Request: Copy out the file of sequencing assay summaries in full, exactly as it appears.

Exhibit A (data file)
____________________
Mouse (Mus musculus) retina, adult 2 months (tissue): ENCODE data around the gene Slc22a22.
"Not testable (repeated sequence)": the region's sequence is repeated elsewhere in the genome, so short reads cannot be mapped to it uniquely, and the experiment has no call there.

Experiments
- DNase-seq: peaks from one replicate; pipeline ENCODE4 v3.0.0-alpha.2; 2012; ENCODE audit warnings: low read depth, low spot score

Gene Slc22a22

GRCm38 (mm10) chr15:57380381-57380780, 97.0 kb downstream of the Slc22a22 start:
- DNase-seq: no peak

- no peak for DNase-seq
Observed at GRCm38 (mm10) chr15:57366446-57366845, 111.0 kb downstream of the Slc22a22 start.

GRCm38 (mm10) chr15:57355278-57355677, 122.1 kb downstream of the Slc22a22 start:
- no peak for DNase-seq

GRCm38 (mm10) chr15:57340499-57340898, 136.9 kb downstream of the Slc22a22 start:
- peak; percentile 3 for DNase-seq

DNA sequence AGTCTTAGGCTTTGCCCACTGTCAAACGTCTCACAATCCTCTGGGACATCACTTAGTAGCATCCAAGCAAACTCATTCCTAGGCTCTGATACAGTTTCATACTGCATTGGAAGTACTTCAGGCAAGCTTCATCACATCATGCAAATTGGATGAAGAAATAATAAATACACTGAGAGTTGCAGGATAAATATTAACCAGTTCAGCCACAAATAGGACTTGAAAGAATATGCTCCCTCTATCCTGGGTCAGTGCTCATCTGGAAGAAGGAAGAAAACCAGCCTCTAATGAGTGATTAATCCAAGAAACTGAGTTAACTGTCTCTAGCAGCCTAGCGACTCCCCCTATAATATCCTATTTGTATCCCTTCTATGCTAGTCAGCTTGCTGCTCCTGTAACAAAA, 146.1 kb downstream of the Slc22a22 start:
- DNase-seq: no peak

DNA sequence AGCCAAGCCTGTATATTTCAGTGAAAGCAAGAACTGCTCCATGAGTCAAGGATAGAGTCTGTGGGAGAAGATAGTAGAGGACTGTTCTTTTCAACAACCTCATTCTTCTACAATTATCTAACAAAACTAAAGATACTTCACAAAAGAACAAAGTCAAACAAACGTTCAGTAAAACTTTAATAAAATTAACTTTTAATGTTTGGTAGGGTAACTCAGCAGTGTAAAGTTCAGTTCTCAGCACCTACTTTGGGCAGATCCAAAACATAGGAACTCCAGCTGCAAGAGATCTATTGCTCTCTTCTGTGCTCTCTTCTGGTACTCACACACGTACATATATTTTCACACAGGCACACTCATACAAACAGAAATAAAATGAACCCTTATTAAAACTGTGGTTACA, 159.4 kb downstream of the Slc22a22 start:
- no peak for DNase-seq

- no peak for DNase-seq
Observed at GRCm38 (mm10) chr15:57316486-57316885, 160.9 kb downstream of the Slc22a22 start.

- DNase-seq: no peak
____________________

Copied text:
Mouse (Mus musculus) retina, adult 2 months (tissue): ENCODE data around the gene Slc22a22.
"Not testable (repeated sequence)": the region's sequence is repeated elsewhere in the genome, so short reads cannot be mapped to it uniquely, and the experiment has no call there.

Experiments
- DNase-seq: peaks from one replicate; pipeline ENCODE4 v3.0.0-alpha.2; 2012; ENCODE audit warnings: low read depth, low spot score

Gene Slc22a22

GRCm38 (mm10) chr15:57380381-57380780, 97.0 kb downstream of the Slc22a22 start:
- DNase-seq: no peak

- no peak for DNase-seq
Observed at GRCm38 (mm10) chr15:57366446-57366845, 111.0 kb downstream of the Slc22a22 start.

GRCm38 (mm10) chr15:57355278-57355677, 122.1 kb downstream of the Slc22a22 start:
- no peak for DNase-seq

GRCm38 (mm10) chr15:57340499-57340898, 136.9 kb downstream of the Slc22a22 start:
- peak; percentile 3 for DNase-seq

DNA sequence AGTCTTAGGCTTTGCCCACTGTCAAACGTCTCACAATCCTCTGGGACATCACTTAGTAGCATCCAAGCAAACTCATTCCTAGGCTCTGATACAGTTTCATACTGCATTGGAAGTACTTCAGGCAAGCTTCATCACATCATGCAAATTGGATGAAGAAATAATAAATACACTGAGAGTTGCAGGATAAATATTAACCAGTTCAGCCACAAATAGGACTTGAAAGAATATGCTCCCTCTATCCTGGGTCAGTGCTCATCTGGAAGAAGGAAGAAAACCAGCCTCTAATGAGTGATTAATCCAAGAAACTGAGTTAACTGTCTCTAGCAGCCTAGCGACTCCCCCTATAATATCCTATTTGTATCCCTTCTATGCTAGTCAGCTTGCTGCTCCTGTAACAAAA, 146.1 kb downstream of the Slc22a22 start:
- DNase-seq: no peak

DNA sequence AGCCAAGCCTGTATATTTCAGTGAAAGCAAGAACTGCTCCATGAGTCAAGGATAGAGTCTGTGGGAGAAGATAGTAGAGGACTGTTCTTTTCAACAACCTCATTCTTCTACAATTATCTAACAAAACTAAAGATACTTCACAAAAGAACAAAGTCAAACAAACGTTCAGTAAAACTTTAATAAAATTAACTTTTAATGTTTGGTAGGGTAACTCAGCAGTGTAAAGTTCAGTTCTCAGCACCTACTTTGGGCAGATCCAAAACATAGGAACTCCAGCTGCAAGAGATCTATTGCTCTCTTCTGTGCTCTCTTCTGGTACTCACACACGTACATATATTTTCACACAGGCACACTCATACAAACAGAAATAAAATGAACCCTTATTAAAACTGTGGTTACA, 159.4 kb downstream of the Slc22a22 start:
- no peak for DNase-seq

- no peak for DNase-seq
Observed at GRCm38 (mm10) chr15:57316486-57316885, 160.9 kb downstream of the Slc22a22 start.

- DNase-seq: no peak